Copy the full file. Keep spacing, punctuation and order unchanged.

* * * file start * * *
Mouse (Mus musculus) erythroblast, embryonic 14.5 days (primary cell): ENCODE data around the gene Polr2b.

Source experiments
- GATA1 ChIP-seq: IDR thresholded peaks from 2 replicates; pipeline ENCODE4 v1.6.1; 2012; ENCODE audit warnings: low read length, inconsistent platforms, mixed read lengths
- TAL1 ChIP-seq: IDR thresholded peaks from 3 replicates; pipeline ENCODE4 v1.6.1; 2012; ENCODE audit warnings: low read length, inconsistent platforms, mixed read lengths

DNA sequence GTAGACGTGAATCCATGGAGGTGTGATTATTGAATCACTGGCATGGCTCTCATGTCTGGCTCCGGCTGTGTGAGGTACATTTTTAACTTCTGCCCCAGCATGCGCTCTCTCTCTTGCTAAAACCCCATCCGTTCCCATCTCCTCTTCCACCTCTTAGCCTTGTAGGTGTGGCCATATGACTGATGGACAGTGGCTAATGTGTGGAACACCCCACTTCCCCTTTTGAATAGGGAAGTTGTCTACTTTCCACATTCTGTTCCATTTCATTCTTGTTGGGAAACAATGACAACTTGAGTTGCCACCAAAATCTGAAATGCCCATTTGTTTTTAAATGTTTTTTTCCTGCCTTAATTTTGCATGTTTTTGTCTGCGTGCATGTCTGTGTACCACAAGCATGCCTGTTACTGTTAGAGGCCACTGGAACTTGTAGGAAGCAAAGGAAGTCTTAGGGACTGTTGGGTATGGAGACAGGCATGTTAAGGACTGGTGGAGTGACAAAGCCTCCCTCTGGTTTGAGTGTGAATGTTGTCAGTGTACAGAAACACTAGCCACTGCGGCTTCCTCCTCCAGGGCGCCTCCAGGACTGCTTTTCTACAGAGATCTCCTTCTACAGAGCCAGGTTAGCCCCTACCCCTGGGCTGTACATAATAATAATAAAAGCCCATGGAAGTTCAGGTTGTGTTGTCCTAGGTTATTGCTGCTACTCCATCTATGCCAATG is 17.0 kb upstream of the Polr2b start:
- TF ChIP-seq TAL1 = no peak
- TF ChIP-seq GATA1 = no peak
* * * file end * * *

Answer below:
Mouse (Mus musculus) erythroblast, embryonic 14.5 days (primary cell): ENCODE data around the gene Polr2b.

Source experiments
- GATA1 ChIP-seq: IDR thresholded peaks from 2 replicates; pipeline ENCODE4 v1.6.1; 2012; ENCODE audit warnings: low read length, inconsistent platforms, mixed read lengths
- TAL1 ChIP-seq: IDR thresholded peaks from 3 replicates; pipeline ENCODE4 v1.6.1; 2012; ENCODE audit warnings: low read length, inconsistent platforms, mixed read lengths

DNA sequence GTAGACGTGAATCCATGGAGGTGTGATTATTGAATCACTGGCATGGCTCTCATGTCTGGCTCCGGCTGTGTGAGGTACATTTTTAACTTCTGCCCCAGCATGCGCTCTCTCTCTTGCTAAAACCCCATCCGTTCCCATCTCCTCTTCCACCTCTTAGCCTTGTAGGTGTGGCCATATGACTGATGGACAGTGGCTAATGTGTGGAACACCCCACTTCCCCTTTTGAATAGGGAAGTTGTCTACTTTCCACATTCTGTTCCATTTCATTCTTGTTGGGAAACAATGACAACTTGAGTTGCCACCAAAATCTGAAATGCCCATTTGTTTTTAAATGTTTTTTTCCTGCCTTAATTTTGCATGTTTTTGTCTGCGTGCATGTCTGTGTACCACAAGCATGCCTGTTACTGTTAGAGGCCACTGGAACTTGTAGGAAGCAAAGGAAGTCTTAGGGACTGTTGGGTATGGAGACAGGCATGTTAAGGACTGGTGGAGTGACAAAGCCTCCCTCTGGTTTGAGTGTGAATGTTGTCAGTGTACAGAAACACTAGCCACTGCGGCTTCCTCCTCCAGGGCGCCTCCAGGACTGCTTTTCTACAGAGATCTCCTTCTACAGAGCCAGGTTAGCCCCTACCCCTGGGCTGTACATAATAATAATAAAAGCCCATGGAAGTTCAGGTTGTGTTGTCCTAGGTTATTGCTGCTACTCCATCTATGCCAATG is 17.0 kb upstream of the Polr2b start:
- TF ChIP-seq TAL1 = no peak
- TF ChIP-seq GATA1 = no peak